Guest post by Tom Burbage
In reality there are three dimensions of time for most of us — the good old days, now and the future.
How you view each of them shapes your life. The good old days resonates with veterans more than other groups because of the brotherhood that is founded in real challenging situations, whether surviving the Service Academy experience or our active-duty years or in our concern for the next generation that follows us. The Eagles, Crosby, Stills, Nash and Young, the Doors, Woodstock all bring back fond memories; not unlike long deployments where we remember highlights and forget bad times. Our life doesn’t go much farther back than that. What happened before didn’t really matter, we were focused on the ‘Now’. Some of us picked up a cudgel that our parents gave us in the firm belief that it was honorable to keep the momentum going to make America the real beacon of freedom that the world needed.
Most of the herd today has none of that in their DNA. Why is ‘Now’ so hard to understand? Perhaps because it resides between the conflicting versions of ‘then’ and the many versions of ‘when’.
‘Then’ discussions reflect the artificial importance of how we got to where we are today. To many, it was the heroism of generations of patriots that were willing to lead the fight against the attacks on Democracy and basic freedoms. To others, it was built on the back of slaves and indifferences those many years ago suddenly need reparations. The blood and treasure expended in preserving our American way of life has somehow allowed many outsiders to object to ‘Now’. It is not a new paradox. Abraham Lincoln and Winston Churchill both argued that we tend to forget the “loss of living history” as we distance ourselves from the last war. Less than 1% of our political leaders have served in our military services. The ‘now’ generations are far removed from the sting of war. Why should we surprised when so many allow a restatement of our history in an attempt to influence our future and many stand on the sidelines as our military is used for social experiments?
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Suddenly, we seem to be tainted by the incursion of Critical Race Theory and other ideologies focused on eliminating the historical references to our survival as a meritocracy. Does any of this really matter in the world we find ourselves in today? The Pilgrims, the revisionist 1619 Project or any other reconstructionist ‘birthing process’ is irrelevant for ‘Now’. You can tell us that something happened in those early days, not unlike the Dinosaur age, that we all should be aware of. It‘s interesting but it is irrelevant to ‘Now’.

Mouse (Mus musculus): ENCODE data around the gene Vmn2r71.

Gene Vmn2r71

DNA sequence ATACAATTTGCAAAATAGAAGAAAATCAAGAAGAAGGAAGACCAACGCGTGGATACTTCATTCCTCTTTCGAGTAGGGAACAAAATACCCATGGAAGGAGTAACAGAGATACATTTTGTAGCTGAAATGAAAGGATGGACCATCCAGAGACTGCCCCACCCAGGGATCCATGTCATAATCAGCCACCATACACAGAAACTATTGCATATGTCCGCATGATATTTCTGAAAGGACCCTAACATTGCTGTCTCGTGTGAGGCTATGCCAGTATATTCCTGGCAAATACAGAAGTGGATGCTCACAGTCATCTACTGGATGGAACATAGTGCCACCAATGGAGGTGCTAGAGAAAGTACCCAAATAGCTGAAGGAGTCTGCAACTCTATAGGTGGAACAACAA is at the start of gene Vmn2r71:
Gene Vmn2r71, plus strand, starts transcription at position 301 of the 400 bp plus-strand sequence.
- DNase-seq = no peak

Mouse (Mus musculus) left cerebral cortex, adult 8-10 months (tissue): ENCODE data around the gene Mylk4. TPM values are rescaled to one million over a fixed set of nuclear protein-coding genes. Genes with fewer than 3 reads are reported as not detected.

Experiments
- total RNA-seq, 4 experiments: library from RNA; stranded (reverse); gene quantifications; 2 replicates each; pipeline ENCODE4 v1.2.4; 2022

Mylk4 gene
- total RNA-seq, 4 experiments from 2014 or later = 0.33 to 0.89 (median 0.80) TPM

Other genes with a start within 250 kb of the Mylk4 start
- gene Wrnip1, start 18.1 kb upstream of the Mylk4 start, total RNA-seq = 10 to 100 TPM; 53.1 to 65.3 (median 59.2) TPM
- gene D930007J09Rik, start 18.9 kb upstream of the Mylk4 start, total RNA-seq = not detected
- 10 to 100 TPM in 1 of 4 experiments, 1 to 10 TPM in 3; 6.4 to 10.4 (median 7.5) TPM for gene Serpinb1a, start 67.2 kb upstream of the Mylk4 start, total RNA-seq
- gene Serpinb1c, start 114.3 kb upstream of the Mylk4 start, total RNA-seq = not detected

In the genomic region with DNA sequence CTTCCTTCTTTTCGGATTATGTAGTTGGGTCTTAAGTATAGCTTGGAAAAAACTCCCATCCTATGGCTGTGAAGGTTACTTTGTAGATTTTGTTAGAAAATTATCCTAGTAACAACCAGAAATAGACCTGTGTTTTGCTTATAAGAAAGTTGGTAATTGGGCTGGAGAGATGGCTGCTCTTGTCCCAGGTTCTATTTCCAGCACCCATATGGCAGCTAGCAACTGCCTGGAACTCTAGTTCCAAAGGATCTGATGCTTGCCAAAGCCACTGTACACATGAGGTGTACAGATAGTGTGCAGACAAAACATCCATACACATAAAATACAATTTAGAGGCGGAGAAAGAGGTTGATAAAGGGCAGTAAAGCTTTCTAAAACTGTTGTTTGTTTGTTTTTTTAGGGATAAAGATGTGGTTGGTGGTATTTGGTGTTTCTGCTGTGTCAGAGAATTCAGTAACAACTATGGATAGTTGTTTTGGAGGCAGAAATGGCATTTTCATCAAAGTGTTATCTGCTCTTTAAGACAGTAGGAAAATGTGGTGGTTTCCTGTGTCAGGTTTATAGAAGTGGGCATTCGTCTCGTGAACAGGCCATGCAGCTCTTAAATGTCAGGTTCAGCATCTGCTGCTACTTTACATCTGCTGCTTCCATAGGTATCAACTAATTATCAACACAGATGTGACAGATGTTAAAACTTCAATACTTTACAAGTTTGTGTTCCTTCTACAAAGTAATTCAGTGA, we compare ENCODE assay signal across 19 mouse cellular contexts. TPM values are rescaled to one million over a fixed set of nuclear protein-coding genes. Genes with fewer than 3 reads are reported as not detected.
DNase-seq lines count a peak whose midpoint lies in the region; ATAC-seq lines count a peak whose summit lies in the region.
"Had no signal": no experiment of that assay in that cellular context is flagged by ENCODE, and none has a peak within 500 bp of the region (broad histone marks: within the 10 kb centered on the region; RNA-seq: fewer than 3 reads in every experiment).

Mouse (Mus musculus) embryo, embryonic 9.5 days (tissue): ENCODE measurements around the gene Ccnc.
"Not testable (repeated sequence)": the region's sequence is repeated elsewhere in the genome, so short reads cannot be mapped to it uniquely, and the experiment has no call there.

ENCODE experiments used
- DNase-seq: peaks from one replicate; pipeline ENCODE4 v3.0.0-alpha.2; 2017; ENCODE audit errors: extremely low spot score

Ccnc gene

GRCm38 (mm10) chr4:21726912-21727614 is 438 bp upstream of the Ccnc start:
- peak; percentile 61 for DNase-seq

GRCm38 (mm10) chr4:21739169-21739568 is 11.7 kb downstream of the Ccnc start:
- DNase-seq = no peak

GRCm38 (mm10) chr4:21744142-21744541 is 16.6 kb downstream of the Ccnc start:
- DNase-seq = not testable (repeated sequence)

‘When’ reflects the future we see for our society, our personal lives and the world we are going to leave behind for our kids and grandkids. The ‘When’ may be much more difficult to define but it is equally important. Some see a value in sustaining the vision of our founding fathers. But others see a very different world where American values need to be subjugated to a socialist ideology. There needs to be a very clear view of what that means before we, as a nation, capitulate to the other side.
How did the world change in such a short time? It changed because of our silence. We trusted but we didn’t verify. We trusted our schools but we didn’t verify that they were teaching and not indoctrinating. We trusted our military leaders but we didn’t verify that their incentives for promotion were not compromised. We trusted that our Service Academies were committed to developing warriors but we didn’t verify that the insidious woke culture was taking root. We were silent because we trusted. That trust is gone.
Why is ‘Now’ so hard to understand? Perhaps because it resides between the conflicting versions of ‘then’ and the many versions of ‘when’. It is a classic example of the herd somehow dominating the smart intellects. The paradigm is also reflected in the basics of combat that numbers can always defeat technology if you can accept the losses. The current Ukraine situation may change that paradigm if we ever get off our asses and deal with the situation as a world power and not another hand wringing onlooker.
That brings us back to “Now”. So…what do we do now? That is the question every American must face. We need to get it on the ballot and we must ensure that the Democratic voting process can be purged of corruption. We must fight back against the false, racist statements and actions of those who are trying (and succeeding) to divide our country, our military, and our Service academies along racial lines. We must support a return to a meritocracy-based philosophy and reject the move toward Socialism in our country.
None of these are small challenges. Our hope is that we still have enough real warriors left to accept the challenge.
Mr Burbage is a Naval Academy graduate, former Navy Test pilot and industry leader. He is working with a group of like minded individuals concerned with the ongoing movement to fundamentally change the focus of our military and specifically our Service Academies.
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